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  • Writer's pictureRoss Moughtin

To see the 10,000 angels above us

On entering Ripon Cathedral:

when all at once I saw a crowd,

A host, of

Origami angels.

Ten thousand, to be precise.

Yes, we were there yesterday afternoon and were dazzled by the display suspended some 50 feet above the nave, a crowd of vivid white paper angels catching the afternoon light streaming through the clerestory windows.

I wasn’t sure what it meant except it must have meant something, especially for the host of origamists, some 400 volunteers including 300 school children.

Taking hold of the leaflet I learnt that the installation was called “A wing and a prayer.” The creation was designed by the cathedral's development team during lockdown as a way that the church could support the local community through the coronavirus pandemic.

Each angel represents a simple ‘thank you” to key workers as well as a prayer for a loved one. In many ways it reminded me of the kilometre-long Covid memorial wall facing the Houses of Parliament, each of the 130,000 hearts drawn by an individual. The impact is in its sheer scale.

We see such scale in the final book of the Bible, Revelation, where John in his vision is seized by the spectacle of innumerable angels:

“Then I looked and heard the voice of many angels, numbering thousands upon thousands, and ten thousand times ten thousand. . . In a loud voice they were saying:

‘Worthy is the Lamb, who was slain,

to receive power and wealth and wisdom and strength

and honour and glory and praise!’”

(Revelation 5:11f)

Don’t forget that this is in a context of John being alone and isolated, exiled to the island of Patmos, moved – so to speak – out of the way where he could be safely forgotten. Banished, in his own words, “because of the word of God and the testimony of Jesus.” (Revelation 1:9).

No doubt a testing experience, acutely aware of the powers arranged against him, those he could see in the form of Roman soldiers and even more so in the unseen principalities and powers contesting God.

The current collapse of the Afghan government in the face of the Taliban onslaught must mean sheer terror to many citizens, especially Christians. It reminds me of the similar collapse of the South Vietnamese government to the Vietcong in 1975.

One of those who was to fall victim to the Communist takeover was the newly appointed Coadjutor Archbishop of Saigon, Francis-Xavier Nguyễn Văn Thuận. It didn’t help him exactly that his uncle had been the first President of South Vietnam.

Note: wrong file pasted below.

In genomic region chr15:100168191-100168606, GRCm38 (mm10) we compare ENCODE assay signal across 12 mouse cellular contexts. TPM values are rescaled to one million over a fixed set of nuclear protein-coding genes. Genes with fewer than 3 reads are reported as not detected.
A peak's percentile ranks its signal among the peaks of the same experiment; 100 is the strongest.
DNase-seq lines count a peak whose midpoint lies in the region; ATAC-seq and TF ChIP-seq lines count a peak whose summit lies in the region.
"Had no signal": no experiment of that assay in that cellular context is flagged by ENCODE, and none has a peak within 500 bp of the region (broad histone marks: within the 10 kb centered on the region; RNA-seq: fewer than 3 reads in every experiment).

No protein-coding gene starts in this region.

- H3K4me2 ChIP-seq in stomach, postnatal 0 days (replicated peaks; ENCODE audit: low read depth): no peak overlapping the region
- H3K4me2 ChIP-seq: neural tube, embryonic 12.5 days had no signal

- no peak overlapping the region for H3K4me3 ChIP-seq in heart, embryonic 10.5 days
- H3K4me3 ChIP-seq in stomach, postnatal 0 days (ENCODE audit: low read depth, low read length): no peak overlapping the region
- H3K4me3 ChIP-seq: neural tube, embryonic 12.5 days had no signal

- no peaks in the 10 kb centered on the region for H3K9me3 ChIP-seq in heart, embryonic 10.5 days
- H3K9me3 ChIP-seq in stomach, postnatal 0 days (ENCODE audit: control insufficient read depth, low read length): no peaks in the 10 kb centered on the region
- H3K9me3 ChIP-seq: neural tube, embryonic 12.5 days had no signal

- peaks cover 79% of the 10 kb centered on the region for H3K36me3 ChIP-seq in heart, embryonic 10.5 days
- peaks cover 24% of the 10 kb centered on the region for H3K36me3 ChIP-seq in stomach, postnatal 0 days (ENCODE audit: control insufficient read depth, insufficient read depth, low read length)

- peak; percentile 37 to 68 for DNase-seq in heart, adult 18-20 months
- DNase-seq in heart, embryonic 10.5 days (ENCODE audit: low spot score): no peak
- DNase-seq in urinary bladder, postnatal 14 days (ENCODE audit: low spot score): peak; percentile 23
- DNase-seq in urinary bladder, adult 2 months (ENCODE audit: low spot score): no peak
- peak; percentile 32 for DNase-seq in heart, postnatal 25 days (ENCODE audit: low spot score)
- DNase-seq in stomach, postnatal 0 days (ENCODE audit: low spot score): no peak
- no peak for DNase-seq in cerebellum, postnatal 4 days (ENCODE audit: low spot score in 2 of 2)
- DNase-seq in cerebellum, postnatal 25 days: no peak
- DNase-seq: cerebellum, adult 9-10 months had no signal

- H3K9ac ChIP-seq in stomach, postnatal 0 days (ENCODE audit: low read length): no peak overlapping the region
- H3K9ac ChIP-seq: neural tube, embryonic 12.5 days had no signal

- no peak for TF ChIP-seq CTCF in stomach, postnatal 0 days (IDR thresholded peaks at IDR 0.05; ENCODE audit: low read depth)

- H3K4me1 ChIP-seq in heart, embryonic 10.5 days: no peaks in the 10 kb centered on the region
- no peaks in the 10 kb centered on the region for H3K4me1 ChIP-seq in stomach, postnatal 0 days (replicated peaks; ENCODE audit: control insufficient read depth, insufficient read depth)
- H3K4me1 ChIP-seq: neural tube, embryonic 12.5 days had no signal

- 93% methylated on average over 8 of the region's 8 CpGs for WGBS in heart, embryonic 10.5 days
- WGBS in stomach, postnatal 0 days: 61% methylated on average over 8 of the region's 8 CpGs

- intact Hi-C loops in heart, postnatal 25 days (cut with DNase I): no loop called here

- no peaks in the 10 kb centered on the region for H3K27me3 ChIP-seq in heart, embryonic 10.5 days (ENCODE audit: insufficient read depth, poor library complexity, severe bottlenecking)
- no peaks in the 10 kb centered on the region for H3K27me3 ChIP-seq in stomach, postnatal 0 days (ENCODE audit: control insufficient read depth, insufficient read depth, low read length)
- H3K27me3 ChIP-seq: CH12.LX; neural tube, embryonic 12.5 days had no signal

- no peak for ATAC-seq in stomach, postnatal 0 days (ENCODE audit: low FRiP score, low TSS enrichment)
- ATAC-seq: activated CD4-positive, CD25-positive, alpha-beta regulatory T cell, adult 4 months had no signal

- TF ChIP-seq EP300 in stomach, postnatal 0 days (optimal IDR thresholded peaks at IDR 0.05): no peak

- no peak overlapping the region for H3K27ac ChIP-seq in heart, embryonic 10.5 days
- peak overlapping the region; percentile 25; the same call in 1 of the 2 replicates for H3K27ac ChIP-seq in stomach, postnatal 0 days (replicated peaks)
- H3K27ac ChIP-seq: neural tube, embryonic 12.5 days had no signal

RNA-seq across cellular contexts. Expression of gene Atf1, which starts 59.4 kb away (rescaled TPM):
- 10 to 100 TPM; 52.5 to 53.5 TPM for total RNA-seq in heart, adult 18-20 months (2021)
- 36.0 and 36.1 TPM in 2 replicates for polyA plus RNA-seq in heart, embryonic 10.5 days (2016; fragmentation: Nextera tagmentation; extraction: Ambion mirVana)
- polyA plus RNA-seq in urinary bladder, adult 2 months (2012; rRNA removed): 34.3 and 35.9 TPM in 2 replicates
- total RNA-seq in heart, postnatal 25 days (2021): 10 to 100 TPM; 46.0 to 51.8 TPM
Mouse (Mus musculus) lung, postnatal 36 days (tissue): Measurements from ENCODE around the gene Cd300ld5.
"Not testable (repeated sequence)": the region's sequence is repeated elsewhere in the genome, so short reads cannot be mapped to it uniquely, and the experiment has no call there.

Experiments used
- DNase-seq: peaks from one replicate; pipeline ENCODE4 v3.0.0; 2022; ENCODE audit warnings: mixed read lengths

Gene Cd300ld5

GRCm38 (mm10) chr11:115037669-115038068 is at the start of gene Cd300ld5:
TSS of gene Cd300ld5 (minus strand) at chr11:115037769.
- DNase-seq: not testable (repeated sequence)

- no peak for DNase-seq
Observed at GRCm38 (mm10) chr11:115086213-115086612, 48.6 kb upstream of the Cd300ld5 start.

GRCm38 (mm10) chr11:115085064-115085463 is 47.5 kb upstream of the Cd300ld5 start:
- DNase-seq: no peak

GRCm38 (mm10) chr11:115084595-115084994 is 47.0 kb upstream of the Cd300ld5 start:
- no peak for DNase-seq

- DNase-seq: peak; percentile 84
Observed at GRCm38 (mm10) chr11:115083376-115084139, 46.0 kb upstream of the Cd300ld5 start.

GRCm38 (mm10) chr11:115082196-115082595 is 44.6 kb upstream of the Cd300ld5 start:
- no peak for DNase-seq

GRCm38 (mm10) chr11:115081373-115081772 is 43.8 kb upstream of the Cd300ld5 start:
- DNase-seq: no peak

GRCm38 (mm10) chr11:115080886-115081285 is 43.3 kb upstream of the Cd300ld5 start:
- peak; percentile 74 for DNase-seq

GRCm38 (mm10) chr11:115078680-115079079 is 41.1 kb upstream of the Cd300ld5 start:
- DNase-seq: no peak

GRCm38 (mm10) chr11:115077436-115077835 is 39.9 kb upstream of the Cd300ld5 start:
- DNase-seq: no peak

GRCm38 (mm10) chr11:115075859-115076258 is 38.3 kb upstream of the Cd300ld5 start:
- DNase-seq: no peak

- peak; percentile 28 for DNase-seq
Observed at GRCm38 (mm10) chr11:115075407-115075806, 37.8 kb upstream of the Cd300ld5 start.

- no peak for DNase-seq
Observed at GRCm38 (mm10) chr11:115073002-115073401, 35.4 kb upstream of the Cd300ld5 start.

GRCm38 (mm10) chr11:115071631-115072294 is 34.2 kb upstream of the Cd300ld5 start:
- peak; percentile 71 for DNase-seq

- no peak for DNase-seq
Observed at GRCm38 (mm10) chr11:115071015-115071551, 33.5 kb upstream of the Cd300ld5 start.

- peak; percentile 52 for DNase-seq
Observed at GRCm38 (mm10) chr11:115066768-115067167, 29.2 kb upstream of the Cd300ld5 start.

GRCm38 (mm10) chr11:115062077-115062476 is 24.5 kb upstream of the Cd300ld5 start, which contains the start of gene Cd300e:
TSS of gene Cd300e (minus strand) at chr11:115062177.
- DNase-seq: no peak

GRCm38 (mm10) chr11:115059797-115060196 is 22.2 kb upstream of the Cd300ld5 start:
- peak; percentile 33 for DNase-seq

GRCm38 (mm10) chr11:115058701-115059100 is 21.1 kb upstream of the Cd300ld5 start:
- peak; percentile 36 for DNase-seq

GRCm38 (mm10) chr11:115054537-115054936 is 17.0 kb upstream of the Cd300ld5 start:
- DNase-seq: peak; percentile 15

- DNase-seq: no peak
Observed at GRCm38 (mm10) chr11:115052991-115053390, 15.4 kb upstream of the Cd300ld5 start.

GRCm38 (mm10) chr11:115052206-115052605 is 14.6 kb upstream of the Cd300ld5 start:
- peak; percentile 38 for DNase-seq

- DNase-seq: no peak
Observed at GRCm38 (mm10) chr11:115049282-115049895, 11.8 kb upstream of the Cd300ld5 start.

It must have been a terrifying experience as the Vietcong entered Saigon. Thuận was targeted and sent to a re-education camp. He was there for 13 years, nine in solitary confinement. Nine years, alone and isolated.

However, when you are a disciple of Jesus you are never alone and isolated, however overwhelming your oppressor. Jesus promises his presence no less, to be alongside us. And this makes all the difference.

For Thuận this meant regular communion with just a grain of rice and enough 'enough rice wine to hold in the palm of his hand.' Not by himself but in the company of angels and archangels, far more than a mere ten thousand.

Thuận may have been in solitary but he was always in solidarity with his fellow disciples. So he was able to smuggle out messages of encouragement on scraps of paper. These brief reflections, copied by hand and circulated within the Vietnamese community, have been printed in the book, The Road of Hope.

For him right relationships are everything. So one of his messages: “You excuse yourself saying, ‘I cannot perform acts of charity because I have no money.’ Why do you think you need money to practice charity? What about the charity of a smile and a warm handshake, the charity of human compassion and understanding, the charity of a visit or a remembrance in your prayers?”

This is something to hold onto as we emerge, we hope, from the pandemic. So many lives have been blighted by the experience of social isolation. The example Thuận is just one story from countless followers of Jesus who learnt to see the unseen while at the same time refusing to be intimidated by what they could see.

For it is so easy to be overwhelmed by all that would intimidate us. Like Elisha’s servant on seeing that they were surrounded by the horses and chariots of their Aramean enemy. Another hopeless situation. ““Oh no, my lord! What shall we do?” the servant asked.” (2 Kings 6:16)

“And Elisha prayed, ‘Open his eyes, Lord, so that he may see.’ Then the Lord opened the servant’s eyes, and he looked and saw the hills full of horses and chariots of fire all around Elisha.” (v17)

May the Holy Spirit open our eyes to see the ten thousand angels, 50 feet above the nave.#

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